It has been one year since Israel launched its 22-day long attack codenamed Operation Cast Lead (OCL) on the Gaza Strip. Last week a British court issued an arrest warrant for Israeli Kadima opposition leader Tzipi Livni for her role in orchestrating the assault. Livni, who was Israel's foreign minister at the time, was scheduled to visit the UK but ended up calling off her trip; the arrest warrant was cancelled as a result. However the issuing of the warrant in and of itself is an incredible feat. It is also a direct result of recommendations made in the Goldstone Report concerning how to bring justice to the Palestinian victims of OCL.
Israel launched OCL in what it said was response to years of rocket and mortar fire emanating from armed Palestinian groups operating in the Strip, invoking self-defense under Article 51 of the United Nations Charter as justification for the attack. Article 51 of the charter reads "Nothing in the present Charter shall impair the inherent right of individual or collective self-defense if an armed attack occurs against a Member of the United Nations..."
Israel maintains that the operation was indeed necessary for self-defense, and stated that the aim of the operation was to end rocket attacks into southern Israel from the Gaza Strip, to dismantle the ability of Hamas and other armed Palestinian groups to launch rockets and mortars into southern Israel, and to restore Israel's deterrent capability. Yet on the first day of the operation and within the first few minutes of OCL alone, Israeli forces killed 99 members of the Palestinian police force in Gaza. The attack occurred in midday when the streets were full of people, including many school children, which spiked the death toll of the first day to over 200.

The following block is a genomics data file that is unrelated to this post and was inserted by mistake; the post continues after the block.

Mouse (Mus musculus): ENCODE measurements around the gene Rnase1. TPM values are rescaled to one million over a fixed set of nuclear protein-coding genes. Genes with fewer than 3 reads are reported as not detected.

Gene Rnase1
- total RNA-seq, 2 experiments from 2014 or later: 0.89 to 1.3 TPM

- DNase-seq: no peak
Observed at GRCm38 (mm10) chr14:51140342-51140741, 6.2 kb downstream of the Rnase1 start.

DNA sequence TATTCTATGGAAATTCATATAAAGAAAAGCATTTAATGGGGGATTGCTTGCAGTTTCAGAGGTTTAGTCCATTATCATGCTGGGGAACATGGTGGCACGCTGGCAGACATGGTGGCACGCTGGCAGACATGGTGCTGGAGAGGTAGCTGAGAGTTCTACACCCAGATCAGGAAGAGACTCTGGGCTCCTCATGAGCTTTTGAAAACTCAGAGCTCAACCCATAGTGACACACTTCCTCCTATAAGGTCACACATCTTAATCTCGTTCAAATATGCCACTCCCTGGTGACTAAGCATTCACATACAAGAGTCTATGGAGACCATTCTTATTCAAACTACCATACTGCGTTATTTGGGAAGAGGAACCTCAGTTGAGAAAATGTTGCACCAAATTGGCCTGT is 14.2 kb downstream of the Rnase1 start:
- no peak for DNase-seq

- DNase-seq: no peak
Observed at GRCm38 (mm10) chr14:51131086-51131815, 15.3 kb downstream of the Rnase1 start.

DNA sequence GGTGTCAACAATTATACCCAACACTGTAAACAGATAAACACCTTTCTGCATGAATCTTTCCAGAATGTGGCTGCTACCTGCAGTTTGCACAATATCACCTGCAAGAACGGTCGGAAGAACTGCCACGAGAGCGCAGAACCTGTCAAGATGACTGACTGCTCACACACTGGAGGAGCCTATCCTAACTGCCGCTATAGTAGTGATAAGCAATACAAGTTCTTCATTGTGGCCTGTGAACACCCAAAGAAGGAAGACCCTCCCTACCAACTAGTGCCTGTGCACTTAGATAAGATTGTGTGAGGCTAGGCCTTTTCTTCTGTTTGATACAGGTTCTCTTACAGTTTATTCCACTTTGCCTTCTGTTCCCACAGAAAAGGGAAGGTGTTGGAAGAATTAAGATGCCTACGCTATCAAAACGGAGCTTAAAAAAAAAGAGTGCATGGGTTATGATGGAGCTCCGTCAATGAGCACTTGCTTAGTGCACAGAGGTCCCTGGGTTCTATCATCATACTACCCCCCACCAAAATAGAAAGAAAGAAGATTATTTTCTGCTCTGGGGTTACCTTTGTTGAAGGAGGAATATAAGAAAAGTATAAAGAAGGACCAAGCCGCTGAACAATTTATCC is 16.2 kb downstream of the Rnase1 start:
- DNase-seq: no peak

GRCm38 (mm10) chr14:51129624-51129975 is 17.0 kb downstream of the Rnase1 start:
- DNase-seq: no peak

In the days that followed, the death toll increased significantly, drawing the condemnation of Palestinians, human rights groups and the international community who decried the operation as having a disproportionate and what seemed an intentional impact on civilians. The number of Palestinians killed during the operation varies, but most human rights groups put the number around 1,400 and say that an overwhelming number of those killed were civilians, including approximately 300 children. Additionally, there was extensive and severe damage to civilian objects and infrastructure; the overall impact of OCL on the civilian population of Gaza caused widespread international outcry and protests, which led to the establishment of the UN Fact Finding Mission to Gaza, and ultimately resulted in the Goldstone Report.